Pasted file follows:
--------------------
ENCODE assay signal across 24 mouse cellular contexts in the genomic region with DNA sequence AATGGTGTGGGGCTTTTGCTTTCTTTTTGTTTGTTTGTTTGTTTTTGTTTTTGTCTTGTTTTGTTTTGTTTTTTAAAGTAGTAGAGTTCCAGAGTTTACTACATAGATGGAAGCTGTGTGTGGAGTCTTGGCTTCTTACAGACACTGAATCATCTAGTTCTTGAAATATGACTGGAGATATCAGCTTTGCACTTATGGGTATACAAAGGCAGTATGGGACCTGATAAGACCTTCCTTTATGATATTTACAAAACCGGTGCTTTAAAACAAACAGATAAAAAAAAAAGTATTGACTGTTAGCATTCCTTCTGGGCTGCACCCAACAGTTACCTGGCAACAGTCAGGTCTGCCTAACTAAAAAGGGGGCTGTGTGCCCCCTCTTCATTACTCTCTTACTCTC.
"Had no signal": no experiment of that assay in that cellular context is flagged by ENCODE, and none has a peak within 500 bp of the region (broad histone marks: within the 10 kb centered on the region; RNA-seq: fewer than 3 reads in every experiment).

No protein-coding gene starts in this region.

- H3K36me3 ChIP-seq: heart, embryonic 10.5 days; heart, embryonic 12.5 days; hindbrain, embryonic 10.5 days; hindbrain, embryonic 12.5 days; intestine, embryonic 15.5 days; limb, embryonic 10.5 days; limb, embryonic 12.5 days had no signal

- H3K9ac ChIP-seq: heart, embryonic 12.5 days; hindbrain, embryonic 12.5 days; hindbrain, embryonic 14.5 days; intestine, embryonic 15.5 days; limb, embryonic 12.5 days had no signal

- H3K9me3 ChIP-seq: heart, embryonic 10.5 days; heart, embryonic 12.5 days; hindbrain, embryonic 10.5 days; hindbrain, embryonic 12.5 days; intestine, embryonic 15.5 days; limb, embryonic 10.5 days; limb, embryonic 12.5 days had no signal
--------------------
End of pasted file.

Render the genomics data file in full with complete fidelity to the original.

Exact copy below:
ENCODE assay signal across 24 mouse cellular contexts in the genomic region with DNA sequence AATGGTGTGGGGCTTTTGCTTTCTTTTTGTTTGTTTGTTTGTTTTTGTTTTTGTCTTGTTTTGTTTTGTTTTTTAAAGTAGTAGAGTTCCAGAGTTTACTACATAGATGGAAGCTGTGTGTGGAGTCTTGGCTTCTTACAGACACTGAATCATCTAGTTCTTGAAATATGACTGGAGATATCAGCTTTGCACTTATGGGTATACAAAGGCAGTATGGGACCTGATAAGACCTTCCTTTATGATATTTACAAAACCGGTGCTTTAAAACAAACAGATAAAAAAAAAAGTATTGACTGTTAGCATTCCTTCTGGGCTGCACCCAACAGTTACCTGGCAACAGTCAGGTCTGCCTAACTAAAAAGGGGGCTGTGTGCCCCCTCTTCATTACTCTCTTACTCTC.
"Had no signal": no experiment of that assay in that cellular context is flagged by ENCODE, and none has a peak within 500 bp of the region (broad histone marks: within the 10 kb centered on the region; RNA-seq: fewer than 3 reads in every experiment).

No protein-coding gene starts in this region.

- H3K36me3 ChIP-seq: heart, embryonic 10.5 days; heart, embryonic 12.5 days; hindbrain, embryonic 10.5 days; hindbrain, embryonic 12.5 days; intestine, embryonic 15.5 days; limb, embryonic 10.5 days; limb, embryonic 12.5 days had no signal

- H3K9ac ChIP-seq: heart, embryonic 12.5 days; hindbrain, embryonic 12.5 days; hindbrain, embryonic 14.5 days; intestine, embryonic 15.5 days; limb, embryonic 12.5 days had no signal

- H3K9me3 ChIP-seq: heart, embryonic 10.5 days; heart, embryonic 12.5 days; hindbrain, embryonic 10.5 days; hindbrain, embryonic 12.5 days; intestine, embryonic 15.5 days; limb, embryonic 10.5 days; limb, embryonic 12.5 days had no signal